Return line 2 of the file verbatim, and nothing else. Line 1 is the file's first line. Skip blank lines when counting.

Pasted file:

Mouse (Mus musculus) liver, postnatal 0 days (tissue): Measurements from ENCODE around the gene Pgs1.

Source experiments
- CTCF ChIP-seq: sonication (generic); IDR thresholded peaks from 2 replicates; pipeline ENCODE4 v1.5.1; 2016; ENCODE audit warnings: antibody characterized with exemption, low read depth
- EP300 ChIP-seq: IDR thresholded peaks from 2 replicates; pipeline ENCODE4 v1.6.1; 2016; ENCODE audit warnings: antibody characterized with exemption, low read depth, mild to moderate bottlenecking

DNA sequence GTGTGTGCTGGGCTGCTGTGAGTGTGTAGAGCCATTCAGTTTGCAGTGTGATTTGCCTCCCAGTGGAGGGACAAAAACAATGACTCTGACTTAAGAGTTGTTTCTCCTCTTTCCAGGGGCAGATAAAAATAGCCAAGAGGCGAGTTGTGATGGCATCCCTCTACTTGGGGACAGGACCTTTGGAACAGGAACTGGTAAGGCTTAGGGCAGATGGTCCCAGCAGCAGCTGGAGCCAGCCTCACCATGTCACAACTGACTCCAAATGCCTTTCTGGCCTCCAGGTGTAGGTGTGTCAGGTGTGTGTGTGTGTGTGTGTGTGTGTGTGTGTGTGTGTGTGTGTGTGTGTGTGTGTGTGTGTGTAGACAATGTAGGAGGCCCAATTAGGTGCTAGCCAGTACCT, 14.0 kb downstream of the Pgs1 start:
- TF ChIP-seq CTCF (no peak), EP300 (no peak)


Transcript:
Source experiments